This school was established in 1958 on 6 acres purchased in 1952 by the Department of Education from the home “Yallambee” of Mr & Mrs Robert Vicars. As a result of the sale of this land The Promenade was built to provide a new access to the Vicars home “Yallambee.” Following the death of his widow, at the age of 93 years in 1970 the Vicar’s home “Yallambee” which was situated on the remainder of their land holding was donated by the family to be added to the school and the home was demolished in 1971. From the house some stained glass windows were located and eventually re-instated in the school. 
“Yallambee” had been built in 1916-17 for Robert Vicars and his wife. It was designed by Robert’s brother James who was an architect and engineer.
For more information on Robert and Violet Vicars see their many biographical entries elsewhere on this website.
The house covered 11,500 square feet over two storeys. It was built of brick with a rough cast exterior and deep verandahs. It had six bedrooms, lounge, dining, billiards, children’s and maid’s quarters. There were extensive gardens and a long curved drive way from the corner of The Crescent and The Promenade. 
1958-1970 Miss Bessie Mitchell MBE. A biography of Miss Bessie Mitchell appears in this web site.
Link Mitchell, Bessie
1971-1976 Miss Beryl Smith. A biography of Miss Beryl Smith appears in this web site.
Link Smith, Beryl
1977-1987 Miss Nancye Harris
1988-1990 Mrs Marika McLachlan
1991-2003 Mrs Margaret Shore
2003- Mrs Susan Bridge
Building the school
Planning for the school began in 1956 and enrolments commenced for girls to begin in 1957. The building works were delayed and so the first enrolments commenced at Epping Boys High. Girls commenced at Cheltenham at the beginning of the new school year in 1958. Occupying what are now blocks A and B were 440 first year students and 120 second year. Miss Mitchell later recalled “it was quite chaotic when the school first began. The buildings were not complete – only about twelve rooms were finished and we had thirteen classes…”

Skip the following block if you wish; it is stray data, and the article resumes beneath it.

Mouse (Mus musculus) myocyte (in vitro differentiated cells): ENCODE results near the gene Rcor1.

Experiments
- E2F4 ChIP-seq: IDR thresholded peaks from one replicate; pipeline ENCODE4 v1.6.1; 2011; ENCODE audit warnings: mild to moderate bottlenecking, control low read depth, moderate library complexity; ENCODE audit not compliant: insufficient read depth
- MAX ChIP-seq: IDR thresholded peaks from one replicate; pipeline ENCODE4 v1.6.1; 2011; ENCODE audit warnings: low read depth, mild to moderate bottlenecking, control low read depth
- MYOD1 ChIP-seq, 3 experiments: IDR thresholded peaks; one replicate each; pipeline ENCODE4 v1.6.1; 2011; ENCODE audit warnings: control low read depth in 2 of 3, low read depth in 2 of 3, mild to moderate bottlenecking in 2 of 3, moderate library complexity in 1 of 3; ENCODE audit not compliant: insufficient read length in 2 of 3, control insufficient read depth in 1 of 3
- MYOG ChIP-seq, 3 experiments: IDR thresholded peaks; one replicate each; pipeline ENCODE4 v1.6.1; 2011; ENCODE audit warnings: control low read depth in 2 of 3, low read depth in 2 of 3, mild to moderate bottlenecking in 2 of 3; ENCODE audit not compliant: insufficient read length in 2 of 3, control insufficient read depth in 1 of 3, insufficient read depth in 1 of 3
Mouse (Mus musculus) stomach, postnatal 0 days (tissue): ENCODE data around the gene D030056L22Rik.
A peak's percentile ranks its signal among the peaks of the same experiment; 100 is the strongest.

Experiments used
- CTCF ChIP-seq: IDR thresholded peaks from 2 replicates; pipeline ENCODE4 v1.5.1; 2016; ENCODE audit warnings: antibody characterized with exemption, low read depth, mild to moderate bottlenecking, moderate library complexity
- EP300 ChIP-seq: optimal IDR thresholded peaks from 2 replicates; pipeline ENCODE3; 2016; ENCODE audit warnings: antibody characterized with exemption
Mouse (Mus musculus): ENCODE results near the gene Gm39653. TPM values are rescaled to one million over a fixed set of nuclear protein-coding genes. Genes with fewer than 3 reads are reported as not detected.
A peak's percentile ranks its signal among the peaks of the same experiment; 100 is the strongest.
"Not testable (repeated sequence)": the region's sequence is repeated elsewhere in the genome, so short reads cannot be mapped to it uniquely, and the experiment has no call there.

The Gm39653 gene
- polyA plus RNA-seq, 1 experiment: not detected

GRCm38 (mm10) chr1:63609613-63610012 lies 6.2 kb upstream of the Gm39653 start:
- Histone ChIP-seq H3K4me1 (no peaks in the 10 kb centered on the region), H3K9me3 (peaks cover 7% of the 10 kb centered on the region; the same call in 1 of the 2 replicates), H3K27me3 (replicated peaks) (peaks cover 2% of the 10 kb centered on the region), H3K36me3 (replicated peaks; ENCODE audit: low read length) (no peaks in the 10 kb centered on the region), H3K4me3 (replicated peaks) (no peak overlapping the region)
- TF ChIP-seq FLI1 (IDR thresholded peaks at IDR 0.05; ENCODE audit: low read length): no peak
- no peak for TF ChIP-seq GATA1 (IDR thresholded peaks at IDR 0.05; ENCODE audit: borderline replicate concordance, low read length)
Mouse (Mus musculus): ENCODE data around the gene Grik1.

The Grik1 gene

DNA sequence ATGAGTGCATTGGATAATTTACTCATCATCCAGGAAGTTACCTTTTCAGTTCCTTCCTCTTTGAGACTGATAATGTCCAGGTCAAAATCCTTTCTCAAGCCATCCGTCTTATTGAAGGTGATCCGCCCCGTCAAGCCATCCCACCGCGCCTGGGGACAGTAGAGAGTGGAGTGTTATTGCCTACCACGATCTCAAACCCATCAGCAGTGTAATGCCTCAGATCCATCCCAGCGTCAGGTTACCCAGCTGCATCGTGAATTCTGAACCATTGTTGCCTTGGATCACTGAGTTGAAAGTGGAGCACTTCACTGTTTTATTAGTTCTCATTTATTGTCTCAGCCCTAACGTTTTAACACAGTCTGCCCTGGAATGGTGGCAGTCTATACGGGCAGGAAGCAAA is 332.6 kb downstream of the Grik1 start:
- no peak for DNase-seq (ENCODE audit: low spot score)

The school was opposed by a number of residents who objected to it being built in a residential area at all, and then objected to it taking the name of their suburb.
The first extra-curricular activities at the school were the Inter-School Christian Fellowship (ISCF), a chess club and the Red Cross. In the second term a play was performed in the Beecroft School of Arts. The first speech day was held in the Odeon Picture Theatre in Eastwood and the address was given by Sir Garfield Barwick, the local Federal Member and a resident of Cheltenham.
The school matures
In 1966 two events commenced that started to bring the broader community into school life. These were that the Old Girls Union held their first Annual Dinner at the Carlton Rex Hotel in the Sydney CBD and the first Art Award Exhibition was held by the Parents & Citizens Association.
The first student news appeared in 1967 shortly to be followed by a Student Council established in 1969.
The early 1970s was an era most remembered for stringent enforcement of school, uniform rules – especially gloves, hats and the length of a dress from the girl’s knees. Attire and music as Mrs Jessie Murray the school music teacher and choir mistress supreme led to new heights of achievement. The Linnet Girl’s Choir was a high achieving choir. Mrs Murray was awarded an MBE for her services to choral music.
Under the next Principal, Miss Nancye Harris there were further advances in student participation in school activities and subjects shifted into the sciences and advanced mathematics. Prior support of Stewart House as a community activity supported by the school was further encouraged and Miss Harris took a leadership role in educational circumstances equivalent to that of Miss Mitchell.
Academic, artistic, debating and sporting achievements continued to grow. In 1975 one of the key points of recollection was how strong the school’s InterSchool Christian Fellowhip had grown. By 2008 this group changed its name to ‘Revolution’.
In 2013 the school maintained its fine traditions in becoming one of the largest funding raising schools in Australia.
In 2016 the school had its best ever results in the Higher School Certificate – building on many years of academic excellence. Years when a girls school, in the public system, which was comprehensive in who enrolled could yet again demonstrate its standing.
 L Langtry In the pink: a 60 year history of Cheltenham Girls’ High School (Cheltenham Girls’ High School, Cheltenham, 2017) pp13-16.
 H Barker & M Elven Houses of Hornsby Shire Vol 1 (Hornsby Shire Historical Society, Hornsby, 1989) pp 106-109; L Langtry In the pink: a 60 year history of Cheltenham Girls’ High School (Cheltenham Girls’ High School, Cheltenham, 2017) pp7, 14-15.